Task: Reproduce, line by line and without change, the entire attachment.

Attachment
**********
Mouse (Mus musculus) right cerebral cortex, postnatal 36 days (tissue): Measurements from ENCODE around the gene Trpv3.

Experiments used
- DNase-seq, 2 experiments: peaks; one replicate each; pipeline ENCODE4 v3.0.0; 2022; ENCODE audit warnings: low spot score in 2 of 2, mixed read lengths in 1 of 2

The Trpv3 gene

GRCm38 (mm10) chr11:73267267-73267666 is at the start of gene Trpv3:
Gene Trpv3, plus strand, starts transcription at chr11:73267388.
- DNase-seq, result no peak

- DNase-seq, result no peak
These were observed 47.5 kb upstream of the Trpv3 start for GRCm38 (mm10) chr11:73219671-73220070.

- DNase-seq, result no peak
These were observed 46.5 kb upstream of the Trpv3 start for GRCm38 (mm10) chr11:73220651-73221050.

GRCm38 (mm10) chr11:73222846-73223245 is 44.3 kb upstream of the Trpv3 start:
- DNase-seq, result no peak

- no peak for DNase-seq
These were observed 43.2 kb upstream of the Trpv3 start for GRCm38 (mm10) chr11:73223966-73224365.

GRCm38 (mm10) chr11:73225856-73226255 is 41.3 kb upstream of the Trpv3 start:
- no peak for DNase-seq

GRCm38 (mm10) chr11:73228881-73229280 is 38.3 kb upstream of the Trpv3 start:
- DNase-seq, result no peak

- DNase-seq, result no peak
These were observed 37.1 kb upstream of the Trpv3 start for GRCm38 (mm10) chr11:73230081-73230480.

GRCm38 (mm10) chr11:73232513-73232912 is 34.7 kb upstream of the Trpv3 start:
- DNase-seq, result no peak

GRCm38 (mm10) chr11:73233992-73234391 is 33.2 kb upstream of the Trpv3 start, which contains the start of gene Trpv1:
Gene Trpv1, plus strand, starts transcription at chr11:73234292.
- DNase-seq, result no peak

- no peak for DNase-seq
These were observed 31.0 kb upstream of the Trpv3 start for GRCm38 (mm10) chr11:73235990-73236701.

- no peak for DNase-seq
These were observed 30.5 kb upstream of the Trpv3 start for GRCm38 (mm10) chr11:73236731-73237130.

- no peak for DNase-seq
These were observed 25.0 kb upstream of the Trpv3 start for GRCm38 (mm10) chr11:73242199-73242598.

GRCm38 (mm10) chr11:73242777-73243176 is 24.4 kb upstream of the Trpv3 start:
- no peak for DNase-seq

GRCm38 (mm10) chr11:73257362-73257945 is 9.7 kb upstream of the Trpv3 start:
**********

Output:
Mouse (Mus musculus) right cerebral cortex, postnatal 36 days (tissue): Measurements from ENCODE around the gene Trpv3.

Experiments used
- DNase-seq, 2 experiments: peaks; one replicate each; pipeline ENCODE4 v3.0.0; 2022; ENCODE audit warnings: low spot score in 2 of 2, mixed read lengths in 1 of 2

The Trpv3 gene

GRCm38 (mm10) chr11:73267267-73267666 is at the start of gene Trpv3:
Gene Trpv3, plus strand, starts transcription at chr11:73267388.
- DNase-seq, result no peak

- DNase-seq, result no peak
These were observed 47.5 kb upstream of the Trpv3 start for GRCm38 (mm10) chr11:73219671-73220070.

- DNase-seq, result no peak
These were observed 46.5 kb upstream of the Trpv3 start for GRCm38 (mm10) chr11:73220651-73221050.

GRCm38 (mm10) chr11:73222846-73223245 is 44.3 kb upstream of the Trpv3 start:
- DNase-seq, result no peak

- no peak for DNase-seq
These were observed 43.2 kb upstream of the Trpv3 start for GRCm38 (mm10) chr11:73223966-73224365.

GRCm38 (mm10) chr11:73225856-73226255 is 41.3 kb upstream of the Trpv3 start:
- no peak for DNase-seq

GRCm38 (mm10) chr11:73228881-73229280 is 38.3 kb upstream of the Trpv3 start:
- DNase-seq, result no peak

- DNase-seq, result no peak
These were observed 37.1 kb upstream of the Trpv3 start for GRCm38 (mm10) chr11:73230081-73230480.

GRCm38 (mm10) chr11:73232513-73232912 is 34.7 kb upstream of the Trpv3 start:
- DNase-seq, result no peak

GRCm38 (mm10) chr11:73233992-73234391 is 33.2 kb upstream of the Trpv3 start, which contains the start of gene Trpv1:
Gene Trpv1, plus strand, starts transcription at chr11:73234292.
- DNase-seq, result no peak

- no peak for DNase-seq
These were observed 31.0 kb upstream of the Trpv3 start for GRCm38 (mm10) chr11:73235990-73236701.

- no peak for DNase-seq
These were observed 30.5 kb upstream of the Trpv3 start for GRCm38 (mm10) chr11:73236731-73237130.

- no peak for DNase-seq
These were observed 25.0 kb upstream of the Trpv3 start for GRCm38 (mm10) chr11:73242199-73242598.

GRCm38 (mm10) chr11:73242777-73243176 is 24.4 kb upstream of the Trpv3 start:
- no peak for DNase-seq

GRCm38 (mm10) chr11:73257362-73257945 is 9.7 kb upstream of the Trpv3 start: